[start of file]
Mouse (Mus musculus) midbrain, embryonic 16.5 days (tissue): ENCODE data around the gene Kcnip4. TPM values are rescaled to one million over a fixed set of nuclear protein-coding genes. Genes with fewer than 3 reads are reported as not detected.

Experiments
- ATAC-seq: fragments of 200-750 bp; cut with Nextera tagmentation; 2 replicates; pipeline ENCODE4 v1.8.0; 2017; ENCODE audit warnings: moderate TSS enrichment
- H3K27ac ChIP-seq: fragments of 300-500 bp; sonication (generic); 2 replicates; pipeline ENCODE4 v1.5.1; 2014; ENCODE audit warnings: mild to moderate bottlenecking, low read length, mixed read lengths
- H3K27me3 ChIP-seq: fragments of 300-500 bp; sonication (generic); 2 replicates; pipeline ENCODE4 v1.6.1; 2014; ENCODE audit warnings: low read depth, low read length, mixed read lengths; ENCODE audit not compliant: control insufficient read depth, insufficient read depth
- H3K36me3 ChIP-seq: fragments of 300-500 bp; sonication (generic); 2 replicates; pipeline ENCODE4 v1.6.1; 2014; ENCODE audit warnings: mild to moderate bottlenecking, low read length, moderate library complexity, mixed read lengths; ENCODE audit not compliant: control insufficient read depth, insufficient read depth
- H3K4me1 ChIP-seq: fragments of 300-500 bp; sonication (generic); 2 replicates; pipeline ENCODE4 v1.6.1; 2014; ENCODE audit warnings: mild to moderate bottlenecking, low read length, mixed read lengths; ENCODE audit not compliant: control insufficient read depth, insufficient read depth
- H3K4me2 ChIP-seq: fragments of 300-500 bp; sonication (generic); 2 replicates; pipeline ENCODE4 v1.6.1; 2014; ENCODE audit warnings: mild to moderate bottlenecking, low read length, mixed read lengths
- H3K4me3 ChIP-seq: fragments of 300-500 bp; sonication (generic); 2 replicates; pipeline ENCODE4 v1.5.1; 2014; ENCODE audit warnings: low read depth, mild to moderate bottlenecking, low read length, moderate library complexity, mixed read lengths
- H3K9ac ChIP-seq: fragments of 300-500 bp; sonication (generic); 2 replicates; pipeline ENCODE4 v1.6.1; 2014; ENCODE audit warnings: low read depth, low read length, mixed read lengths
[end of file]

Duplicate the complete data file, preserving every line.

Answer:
Mouse (Mus musculus) midbrain, embryonic 16.5 days (tissue): ENCODE data around the gene Kcnip4. TPM values are rescaled to one million over a fixed set of nuclear protein-coding genes. Genes with fewer than 3 reads are reported as not detected.

Experiments
- ATAC-seq: fragments of 200-750 bp; cut with Nextera tagmentation; 2 replicates; pipeline ENCODE4 v1.8.0; 2017; ENCODE audit warnings: moderate TSS enrichment
- H3K27ac ChIP-seq: fragments of 300-500 bp; sonication (generic); 2 replicates; pipeline ENCODE4 v1.5.1; 2014; ENCODE audit warnings: mild to moderate bottlenecking, low read length, mixed read lengths
- H3K27me3 ChIP-seq: fragments of 300-500 bp; sonication (generic); 2 replicates; pipeline ENCODE4 v1.6.1; 2014; ENCODE audit warnings: low read depth, low read length, mixed read lengths; ENCODE audit not compliant: control insufficient read depth, insufficient read depth
- H3K36me3 ChIP-seq: fragments of 300-500 bp; sonication (generic); 2 replicates; pipeline ENCODE4 v1.6.1; 2014; ENCODE audit warnings: mild to moderate bottlenecking, low read length, moderate library complexity, mixed read lengths; ENCODE audit not compliant: control insufficient read depth, insufficient read depth
- H3K4me1 ChIP-seq: fragments of 300-500 bp; sonication (generic); 2 replicates; pipeline ENCODE4 v1.6.1; 2014; ENCODE audit warnings: mild to moderate bottlenecking, low read length, mixed read lengths; ENCODE audit not compliant: control insufficient read depth, insufficient read depth
- H3K4me2 ChIP-seq: fragments of 300-500 bp; sonication (generic); 2 replicates; pipeline ENCODE4 v1.6.1; 2014; ENCODE audit warnings: mild to moderate bottlenecking, low read length, mixed read lengths
- H3K4me3 ChIP-seq: fragments of 300-500 bp; sonication (generic); 2 replicates; pipeline ENCODE4 v1.5.1; 2014; ENCODE audit warnings: low read depth, mild to moderate bottlenecking, low read length, moderate library complexity, mixed read lengths
- H3K9ac ChIP-seq: fragments of 300-500 bp; sonication (generic); 2 replicates; pipeline ENCODE4 v1.6.1; 2014; ENCODE audit warnings: low read depth, low read length, mixed read lengths